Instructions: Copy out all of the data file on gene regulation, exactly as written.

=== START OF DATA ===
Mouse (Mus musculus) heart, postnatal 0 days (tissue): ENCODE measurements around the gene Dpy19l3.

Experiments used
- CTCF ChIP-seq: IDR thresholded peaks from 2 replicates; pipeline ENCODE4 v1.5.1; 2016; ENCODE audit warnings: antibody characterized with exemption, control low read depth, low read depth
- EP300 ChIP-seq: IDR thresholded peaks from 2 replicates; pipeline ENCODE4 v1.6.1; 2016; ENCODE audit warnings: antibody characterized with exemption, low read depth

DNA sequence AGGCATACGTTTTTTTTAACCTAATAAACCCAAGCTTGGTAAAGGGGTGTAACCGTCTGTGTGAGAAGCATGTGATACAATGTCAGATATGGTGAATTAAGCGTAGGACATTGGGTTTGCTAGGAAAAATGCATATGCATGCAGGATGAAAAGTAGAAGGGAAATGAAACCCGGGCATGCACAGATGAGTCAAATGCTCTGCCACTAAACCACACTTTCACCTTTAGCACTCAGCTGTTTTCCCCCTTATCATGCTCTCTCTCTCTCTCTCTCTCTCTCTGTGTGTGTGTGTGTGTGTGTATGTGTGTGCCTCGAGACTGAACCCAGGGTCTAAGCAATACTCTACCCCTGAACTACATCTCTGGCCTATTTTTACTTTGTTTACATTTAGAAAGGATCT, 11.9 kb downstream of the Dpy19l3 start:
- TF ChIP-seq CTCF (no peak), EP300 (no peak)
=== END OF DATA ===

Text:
Mouse (Mus musculus) heart, postnatal 0 days (tissue): ENCODE measurements around the gene Dpy19l3.

Experiments used
- CTCF ChIP-seq: IDR thresholded peaks from 2 replicates; pipeline ENCODE4 v1.5.1; 2016; ENCODE audit warnings: antibody characterized with exemption, control low read depth, low read depth
- EP300 ChIP-seq: IDR thresholded peaks from 2 replicates; pipeline ENCODE4 v1.6.1; 2016; ENCODE audit warnings: antibody characterized with exemption, low read depth

DNA sequence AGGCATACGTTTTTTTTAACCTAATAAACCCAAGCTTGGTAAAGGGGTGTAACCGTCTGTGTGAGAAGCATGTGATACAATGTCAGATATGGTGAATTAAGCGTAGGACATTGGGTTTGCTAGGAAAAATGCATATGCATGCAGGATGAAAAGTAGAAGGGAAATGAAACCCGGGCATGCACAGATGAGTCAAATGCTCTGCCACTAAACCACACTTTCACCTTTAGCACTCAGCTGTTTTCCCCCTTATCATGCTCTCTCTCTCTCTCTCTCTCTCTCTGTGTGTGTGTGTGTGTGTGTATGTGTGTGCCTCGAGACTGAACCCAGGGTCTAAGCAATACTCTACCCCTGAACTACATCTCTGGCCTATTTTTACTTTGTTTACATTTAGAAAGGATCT, 11.9 kb downstream of the Dpy19l3 start:
- TF ChIP-seq CTCF (no peak), EP300 (no peak)